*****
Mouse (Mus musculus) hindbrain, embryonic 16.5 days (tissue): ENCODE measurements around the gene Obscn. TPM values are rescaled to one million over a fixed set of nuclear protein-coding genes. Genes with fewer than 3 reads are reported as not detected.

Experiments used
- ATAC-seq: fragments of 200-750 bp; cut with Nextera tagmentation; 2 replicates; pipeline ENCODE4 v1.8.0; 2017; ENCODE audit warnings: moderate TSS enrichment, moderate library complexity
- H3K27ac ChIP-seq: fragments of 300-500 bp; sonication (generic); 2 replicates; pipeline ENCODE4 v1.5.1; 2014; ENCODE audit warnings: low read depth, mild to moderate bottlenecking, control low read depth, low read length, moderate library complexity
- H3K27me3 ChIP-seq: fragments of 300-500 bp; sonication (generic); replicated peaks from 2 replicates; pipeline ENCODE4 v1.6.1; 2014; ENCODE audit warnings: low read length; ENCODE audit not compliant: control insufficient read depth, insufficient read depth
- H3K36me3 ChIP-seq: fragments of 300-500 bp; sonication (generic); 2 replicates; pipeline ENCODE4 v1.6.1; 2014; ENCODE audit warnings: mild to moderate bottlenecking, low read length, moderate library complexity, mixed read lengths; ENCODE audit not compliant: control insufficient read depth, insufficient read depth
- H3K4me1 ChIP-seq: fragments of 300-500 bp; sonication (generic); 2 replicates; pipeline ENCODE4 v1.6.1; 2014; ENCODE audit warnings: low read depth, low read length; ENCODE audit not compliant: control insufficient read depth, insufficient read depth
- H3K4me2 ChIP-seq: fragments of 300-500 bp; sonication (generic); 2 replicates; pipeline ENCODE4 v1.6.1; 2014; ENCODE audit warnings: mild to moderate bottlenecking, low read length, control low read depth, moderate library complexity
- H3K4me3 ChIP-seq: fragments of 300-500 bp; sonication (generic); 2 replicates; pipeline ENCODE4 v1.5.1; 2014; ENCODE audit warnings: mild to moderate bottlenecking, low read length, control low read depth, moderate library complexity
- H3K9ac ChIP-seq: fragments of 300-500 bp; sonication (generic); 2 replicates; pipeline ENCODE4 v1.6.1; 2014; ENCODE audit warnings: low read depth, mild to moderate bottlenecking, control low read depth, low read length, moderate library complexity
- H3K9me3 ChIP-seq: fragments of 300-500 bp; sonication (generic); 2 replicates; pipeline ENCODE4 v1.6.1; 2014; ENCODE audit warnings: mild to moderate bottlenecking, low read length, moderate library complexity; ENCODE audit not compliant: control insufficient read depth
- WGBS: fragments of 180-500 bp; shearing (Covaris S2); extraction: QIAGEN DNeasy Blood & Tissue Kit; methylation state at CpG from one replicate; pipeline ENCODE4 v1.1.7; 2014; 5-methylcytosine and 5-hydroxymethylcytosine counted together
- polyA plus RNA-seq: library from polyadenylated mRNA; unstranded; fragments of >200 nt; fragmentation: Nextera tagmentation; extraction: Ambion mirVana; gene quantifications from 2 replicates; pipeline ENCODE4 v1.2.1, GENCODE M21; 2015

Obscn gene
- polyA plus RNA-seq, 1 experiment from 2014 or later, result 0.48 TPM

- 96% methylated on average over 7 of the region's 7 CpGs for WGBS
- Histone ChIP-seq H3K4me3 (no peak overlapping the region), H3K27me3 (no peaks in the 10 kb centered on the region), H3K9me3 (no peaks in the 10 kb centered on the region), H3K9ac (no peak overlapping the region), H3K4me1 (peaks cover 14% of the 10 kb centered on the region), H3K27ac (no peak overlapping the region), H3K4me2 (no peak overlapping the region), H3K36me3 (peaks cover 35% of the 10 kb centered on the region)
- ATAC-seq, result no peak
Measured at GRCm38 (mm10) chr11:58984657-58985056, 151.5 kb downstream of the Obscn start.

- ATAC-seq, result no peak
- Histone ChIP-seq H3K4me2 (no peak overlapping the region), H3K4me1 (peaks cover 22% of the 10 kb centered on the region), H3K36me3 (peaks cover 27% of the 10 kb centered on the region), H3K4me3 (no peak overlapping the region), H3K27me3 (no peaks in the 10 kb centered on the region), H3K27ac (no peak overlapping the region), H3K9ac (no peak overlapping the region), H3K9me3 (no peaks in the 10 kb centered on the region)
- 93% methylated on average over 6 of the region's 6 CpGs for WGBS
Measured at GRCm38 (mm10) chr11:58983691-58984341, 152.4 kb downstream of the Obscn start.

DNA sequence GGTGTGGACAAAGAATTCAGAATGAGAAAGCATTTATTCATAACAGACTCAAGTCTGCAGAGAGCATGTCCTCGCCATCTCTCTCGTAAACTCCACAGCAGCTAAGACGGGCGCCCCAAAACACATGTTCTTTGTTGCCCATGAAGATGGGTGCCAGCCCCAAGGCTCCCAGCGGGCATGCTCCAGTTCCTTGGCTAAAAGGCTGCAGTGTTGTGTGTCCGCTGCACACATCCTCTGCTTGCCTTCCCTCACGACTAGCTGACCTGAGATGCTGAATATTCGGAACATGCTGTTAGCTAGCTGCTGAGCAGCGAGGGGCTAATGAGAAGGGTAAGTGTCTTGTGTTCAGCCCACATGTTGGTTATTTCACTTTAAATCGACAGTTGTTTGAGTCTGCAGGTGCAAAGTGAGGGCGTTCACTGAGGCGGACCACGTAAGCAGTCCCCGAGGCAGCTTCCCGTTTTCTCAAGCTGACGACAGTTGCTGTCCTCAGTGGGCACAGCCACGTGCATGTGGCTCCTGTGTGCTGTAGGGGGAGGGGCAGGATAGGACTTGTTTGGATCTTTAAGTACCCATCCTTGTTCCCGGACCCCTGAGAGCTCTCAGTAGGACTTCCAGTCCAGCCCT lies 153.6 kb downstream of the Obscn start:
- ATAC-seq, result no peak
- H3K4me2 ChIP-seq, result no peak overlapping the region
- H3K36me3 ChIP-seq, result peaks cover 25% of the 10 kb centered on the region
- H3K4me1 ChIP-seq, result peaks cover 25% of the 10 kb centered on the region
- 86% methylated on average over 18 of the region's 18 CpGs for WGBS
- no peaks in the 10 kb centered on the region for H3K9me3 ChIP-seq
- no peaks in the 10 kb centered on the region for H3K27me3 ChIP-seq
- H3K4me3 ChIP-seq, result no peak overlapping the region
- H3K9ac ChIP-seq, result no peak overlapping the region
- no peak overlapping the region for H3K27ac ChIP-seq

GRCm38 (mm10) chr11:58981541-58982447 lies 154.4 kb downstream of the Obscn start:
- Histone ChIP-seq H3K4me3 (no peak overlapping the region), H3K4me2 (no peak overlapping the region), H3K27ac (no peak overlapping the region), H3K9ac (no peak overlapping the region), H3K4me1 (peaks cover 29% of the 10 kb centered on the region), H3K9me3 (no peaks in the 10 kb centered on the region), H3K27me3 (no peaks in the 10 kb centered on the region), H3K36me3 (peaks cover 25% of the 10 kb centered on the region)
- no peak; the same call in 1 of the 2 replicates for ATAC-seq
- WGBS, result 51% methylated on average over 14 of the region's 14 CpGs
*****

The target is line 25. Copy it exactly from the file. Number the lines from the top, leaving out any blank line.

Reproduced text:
- ATAC-seq, result no peak